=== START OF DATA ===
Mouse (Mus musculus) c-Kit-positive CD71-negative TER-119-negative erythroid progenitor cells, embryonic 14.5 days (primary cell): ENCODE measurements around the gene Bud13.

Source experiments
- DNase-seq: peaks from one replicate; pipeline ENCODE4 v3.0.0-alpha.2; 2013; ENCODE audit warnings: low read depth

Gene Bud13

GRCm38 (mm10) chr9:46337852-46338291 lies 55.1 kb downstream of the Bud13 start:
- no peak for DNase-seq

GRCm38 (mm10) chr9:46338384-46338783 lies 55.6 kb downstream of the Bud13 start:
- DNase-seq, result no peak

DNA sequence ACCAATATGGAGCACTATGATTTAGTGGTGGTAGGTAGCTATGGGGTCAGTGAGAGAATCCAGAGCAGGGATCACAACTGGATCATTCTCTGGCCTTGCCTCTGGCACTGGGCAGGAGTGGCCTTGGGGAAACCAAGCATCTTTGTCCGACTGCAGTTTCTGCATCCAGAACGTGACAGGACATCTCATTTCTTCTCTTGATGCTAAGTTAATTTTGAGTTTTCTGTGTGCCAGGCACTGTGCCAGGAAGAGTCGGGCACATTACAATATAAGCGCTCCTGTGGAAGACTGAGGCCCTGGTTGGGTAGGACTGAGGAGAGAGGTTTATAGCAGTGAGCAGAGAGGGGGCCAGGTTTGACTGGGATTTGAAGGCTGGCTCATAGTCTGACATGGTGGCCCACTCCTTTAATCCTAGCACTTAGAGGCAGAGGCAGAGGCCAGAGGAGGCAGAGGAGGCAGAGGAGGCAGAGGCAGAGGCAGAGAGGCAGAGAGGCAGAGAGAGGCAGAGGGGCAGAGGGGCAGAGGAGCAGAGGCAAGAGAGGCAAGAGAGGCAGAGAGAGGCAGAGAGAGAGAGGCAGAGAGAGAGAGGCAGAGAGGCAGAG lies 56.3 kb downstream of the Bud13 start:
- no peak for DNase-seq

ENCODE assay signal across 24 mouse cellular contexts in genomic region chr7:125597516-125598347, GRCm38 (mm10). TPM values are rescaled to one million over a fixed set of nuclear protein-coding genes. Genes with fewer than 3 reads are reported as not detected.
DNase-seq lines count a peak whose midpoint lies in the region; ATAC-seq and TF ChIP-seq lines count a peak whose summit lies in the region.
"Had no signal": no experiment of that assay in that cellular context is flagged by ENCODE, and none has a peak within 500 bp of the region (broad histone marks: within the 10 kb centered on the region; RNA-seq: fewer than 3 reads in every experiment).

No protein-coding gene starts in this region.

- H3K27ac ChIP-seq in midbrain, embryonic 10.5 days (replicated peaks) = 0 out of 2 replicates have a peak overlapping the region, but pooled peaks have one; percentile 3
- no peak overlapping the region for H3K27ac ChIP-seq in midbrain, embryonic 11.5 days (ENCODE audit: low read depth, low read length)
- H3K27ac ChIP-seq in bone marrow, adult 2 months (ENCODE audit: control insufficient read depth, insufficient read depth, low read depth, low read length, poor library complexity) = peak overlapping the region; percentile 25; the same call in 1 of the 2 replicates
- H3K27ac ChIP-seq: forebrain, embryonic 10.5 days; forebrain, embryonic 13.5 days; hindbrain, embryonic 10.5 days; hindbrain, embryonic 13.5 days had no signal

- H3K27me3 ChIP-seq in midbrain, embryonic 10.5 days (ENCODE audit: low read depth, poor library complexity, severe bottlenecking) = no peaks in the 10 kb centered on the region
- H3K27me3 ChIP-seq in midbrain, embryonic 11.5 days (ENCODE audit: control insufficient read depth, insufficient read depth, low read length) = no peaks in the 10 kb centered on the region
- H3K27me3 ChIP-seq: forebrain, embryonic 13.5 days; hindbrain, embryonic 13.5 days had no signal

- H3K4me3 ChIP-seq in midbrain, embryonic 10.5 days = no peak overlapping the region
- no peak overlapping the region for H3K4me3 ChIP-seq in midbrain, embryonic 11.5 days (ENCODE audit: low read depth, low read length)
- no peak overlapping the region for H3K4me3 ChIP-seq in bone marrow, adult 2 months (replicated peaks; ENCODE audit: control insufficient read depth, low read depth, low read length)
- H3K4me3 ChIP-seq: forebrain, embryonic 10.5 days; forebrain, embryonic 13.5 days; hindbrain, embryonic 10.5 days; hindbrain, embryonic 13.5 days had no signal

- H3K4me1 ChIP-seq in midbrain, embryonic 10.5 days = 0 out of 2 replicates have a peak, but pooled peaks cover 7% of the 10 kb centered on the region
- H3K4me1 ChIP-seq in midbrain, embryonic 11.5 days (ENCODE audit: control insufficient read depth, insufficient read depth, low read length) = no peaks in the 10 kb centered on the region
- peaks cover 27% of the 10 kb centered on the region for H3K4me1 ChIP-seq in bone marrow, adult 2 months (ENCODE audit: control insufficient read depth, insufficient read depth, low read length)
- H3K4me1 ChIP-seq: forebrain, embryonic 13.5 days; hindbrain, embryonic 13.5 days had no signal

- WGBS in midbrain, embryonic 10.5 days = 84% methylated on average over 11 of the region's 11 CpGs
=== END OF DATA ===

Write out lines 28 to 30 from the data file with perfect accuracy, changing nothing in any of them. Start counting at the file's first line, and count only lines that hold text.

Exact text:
- peaks cover 27% of the 10 kb centered on the region for H3K4me1 ChIP-seq in bone marrow, adult 2 months (ENCODE audit: control insufficient read depth, insufficient read depth, low read length)
- H3K4me1 ChIP-seq: forebrain, embryonic 13.5 days; hindbrain, embryonic 13.5 days had no signal

- WGBS in midbrain, embryonic 10.5 days = 84% methylated on average over 11 of the region's 11 CpGs